I am writing a technical document in MS Word 2007, which needs to show the reader how to execute some commands on the operating system. Something like:

C:\script_dir> run.bat [RETURN]

Many technical books show a symbol for the [RETURN], which is what I would like to do -- not only to cut down on the length of the text, but also to eliminate any confusion about whether the reader should include that space between the "run.bat" and the [RETURN] key.

I looked through the stuff that's available through "Insert Symbol", but didn't see anything that looked like a good candidate.

Any suggestions?


i think you're looking for the downwards arrow with corner leftwards?

  • "carriage return arrow"
  • U+21B5
  • ↵
  • ↵
  • Alt + 21B5
  • Nice. Taught me something new :-). – user3463 Dec 2 '10 at 18:24
  • I was looking all over for that. You beat me fair and square. :-) – oKtosiTe Dec 2 '10 at 18:28
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    Welcome to the ranks of the Stackathletes. – Dennis Williamson Dec 2 '10 at 20:44
  • On Windows 7, I am unable to type Alt + 21B5. It simply opens the menu of the application I'm using. So if one converts the Unicode character number from hex to decimal, one would get 8629. Alt + 8629 appears to work, provided the current font contains the ↵ on that location. – oKtosiTe Dec 4 '10 at 16:49
  • As implied in my previous comment, not all fonts provide this symbol. One that does on Windows 7 is Segoe UI Symbol. – oKtosiTe Dec 4 '10 at 16:51

I would recommend getting a keycap font (one example I quickly found is Qwerty PC), especially if you'll be representing keystrokes often throughout your documents. Make sure the font covers special keys like Enter . Some are free, and some aren't.

If you go this route, however, consider whether you'll need to embed the font so you can open the file on another computer.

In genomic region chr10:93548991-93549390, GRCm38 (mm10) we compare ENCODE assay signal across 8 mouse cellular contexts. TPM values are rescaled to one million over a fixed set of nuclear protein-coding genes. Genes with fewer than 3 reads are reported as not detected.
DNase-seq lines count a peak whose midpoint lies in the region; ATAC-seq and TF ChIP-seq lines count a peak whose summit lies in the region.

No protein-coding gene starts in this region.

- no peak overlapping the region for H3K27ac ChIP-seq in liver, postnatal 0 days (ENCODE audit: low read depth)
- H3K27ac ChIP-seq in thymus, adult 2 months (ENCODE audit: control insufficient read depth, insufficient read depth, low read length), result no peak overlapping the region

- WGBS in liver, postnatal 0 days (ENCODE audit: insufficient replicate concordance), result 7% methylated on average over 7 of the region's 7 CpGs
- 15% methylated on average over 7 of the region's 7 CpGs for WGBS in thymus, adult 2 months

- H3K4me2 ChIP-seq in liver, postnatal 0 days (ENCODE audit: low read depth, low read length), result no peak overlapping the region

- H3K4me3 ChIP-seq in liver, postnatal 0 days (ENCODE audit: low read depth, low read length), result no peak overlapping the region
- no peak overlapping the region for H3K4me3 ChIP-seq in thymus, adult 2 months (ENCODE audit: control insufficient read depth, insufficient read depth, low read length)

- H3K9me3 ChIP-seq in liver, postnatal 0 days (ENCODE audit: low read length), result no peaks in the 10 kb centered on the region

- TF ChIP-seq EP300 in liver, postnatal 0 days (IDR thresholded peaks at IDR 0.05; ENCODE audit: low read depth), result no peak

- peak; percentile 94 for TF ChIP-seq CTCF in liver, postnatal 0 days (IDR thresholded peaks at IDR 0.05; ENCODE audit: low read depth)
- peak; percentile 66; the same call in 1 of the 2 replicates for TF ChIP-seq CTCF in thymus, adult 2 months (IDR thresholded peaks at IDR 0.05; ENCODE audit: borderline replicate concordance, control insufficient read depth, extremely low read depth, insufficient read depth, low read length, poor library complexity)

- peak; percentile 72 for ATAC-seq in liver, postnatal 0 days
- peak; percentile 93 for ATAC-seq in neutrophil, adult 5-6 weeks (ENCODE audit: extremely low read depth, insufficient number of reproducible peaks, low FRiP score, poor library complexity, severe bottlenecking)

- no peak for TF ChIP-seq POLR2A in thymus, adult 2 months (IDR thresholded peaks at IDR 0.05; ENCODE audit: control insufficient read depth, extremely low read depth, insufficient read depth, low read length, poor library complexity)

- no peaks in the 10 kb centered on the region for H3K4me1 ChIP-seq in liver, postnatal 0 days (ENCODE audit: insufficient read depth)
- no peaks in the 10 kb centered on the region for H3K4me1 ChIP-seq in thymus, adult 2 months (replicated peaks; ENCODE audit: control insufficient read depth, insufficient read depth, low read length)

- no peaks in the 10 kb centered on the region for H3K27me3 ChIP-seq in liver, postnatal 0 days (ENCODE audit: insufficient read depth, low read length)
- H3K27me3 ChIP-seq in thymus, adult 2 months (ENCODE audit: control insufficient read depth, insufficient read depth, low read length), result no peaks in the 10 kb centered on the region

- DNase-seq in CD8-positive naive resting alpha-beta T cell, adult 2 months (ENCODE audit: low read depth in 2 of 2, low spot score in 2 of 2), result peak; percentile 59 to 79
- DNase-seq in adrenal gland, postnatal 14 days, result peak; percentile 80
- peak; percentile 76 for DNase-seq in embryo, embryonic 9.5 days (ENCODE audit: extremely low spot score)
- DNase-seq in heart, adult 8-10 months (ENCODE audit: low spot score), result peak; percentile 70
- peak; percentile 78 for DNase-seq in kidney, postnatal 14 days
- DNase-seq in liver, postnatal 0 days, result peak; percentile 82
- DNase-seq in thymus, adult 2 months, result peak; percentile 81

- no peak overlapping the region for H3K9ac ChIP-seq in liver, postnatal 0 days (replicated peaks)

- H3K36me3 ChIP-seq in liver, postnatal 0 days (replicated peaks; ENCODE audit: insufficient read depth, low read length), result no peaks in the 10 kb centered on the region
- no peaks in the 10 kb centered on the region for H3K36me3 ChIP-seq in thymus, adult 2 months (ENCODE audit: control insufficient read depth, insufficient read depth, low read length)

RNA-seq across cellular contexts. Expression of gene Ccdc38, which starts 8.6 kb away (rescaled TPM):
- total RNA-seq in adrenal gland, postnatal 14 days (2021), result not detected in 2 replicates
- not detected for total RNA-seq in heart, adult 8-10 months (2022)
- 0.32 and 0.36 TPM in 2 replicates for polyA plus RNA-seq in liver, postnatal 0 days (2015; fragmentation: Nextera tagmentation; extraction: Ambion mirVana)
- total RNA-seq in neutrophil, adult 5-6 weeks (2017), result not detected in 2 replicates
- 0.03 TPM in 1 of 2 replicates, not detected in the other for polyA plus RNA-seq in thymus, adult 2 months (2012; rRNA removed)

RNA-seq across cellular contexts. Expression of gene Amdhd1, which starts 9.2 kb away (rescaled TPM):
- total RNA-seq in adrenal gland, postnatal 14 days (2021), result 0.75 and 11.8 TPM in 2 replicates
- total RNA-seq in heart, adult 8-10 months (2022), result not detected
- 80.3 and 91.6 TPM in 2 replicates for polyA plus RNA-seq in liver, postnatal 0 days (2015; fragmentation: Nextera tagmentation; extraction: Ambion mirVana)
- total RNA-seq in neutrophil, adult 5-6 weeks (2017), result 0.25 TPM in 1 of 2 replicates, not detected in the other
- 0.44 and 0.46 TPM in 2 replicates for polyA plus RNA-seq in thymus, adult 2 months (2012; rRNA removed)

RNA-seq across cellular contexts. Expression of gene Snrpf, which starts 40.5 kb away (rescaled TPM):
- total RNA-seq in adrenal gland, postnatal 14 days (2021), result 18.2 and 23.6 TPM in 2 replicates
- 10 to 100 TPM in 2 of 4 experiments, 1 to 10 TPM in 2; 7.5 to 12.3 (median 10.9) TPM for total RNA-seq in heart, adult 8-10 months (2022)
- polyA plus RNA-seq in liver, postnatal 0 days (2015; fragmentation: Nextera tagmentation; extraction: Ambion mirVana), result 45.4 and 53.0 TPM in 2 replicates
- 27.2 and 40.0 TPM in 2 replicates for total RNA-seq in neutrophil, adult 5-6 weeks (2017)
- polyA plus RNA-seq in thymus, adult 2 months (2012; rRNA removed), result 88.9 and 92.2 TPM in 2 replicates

• 3
    And for anyone wondering how to represent keyboard shortcuts like displayed in the answer above: use the <kbd> html tag. – oKtosiTe Dec 2 '10 at 18:30
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    @oKtosiTe D'oh! I totally should have thought to mention that! – Firefeather Dec 2 '10 at 18:32
  • Well, it is somewhat off-topic, but I thought I'd mention it since I only recently found out about it myself. Cheers! – oKtosiTe Dec 2 '10 at 18:34
  • Is that a tag that is generally usable in all HTML? Or is it something peculiar to StackExchange markdown? – eidylon Dec 2 '10 at 18:45
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    Cool! Learned my new thing for the day! :) – eidylon Dec 2 '10 at 20:12

I generally use <ENTER> for my technical documentation, with a space after the last command. Then in the intro of the document you can say what it represents, and that the preceding space is just for formatting and should be ignored.


This might need some explanation for your readers, but some use the pilcrow: ¶

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